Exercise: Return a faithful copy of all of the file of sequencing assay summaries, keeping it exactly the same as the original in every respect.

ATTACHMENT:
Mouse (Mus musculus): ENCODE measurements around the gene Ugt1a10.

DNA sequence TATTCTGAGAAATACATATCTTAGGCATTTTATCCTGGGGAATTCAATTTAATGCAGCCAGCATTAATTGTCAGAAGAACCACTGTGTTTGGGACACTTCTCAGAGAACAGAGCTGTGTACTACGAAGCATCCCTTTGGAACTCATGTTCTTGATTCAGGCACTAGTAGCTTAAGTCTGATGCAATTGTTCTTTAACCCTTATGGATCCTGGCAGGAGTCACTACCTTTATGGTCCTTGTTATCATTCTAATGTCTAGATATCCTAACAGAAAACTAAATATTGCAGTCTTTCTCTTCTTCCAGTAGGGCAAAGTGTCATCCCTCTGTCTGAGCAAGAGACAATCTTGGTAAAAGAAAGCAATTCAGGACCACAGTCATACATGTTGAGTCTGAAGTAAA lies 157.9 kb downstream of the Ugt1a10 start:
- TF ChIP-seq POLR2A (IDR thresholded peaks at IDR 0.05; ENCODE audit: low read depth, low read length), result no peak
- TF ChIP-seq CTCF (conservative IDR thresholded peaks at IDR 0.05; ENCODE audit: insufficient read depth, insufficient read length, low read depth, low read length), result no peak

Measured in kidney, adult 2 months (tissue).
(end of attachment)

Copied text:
Mouse (Mus musculus): ENCODE measurements around the gene Ugt1a10.

DNA sequence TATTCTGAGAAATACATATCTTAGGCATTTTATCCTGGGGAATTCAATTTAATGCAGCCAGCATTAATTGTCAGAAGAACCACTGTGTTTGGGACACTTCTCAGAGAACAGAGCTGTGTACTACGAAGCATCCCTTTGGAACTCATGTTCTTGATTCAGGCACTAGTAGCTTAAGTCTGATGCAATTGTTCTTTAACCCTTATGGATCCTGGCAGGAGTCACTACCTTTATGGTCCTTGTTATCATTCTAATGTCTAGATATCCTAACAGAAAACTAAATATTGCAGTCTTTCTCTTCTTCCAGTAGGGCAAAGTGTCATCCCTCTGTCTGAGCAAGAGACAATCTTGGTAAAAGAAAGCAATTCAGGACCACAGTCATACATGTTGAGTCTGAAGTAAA lies 157.9 kb downstream of the Ugt1a10 start:
- TF ChIP-seq POLR2A (IDR thresholded peaks at IDR 0.05; ENCODE audit: low read depth, low read length), result no peak
- TF ChIP-seq CTCF (conservative IDR thresholded peaks at IDR 0.05; ENCODE audit: insufficient read depth, insufficient read length, low read depth, low read length), result no peak

Measured in kidney, adult 2 months (tissue).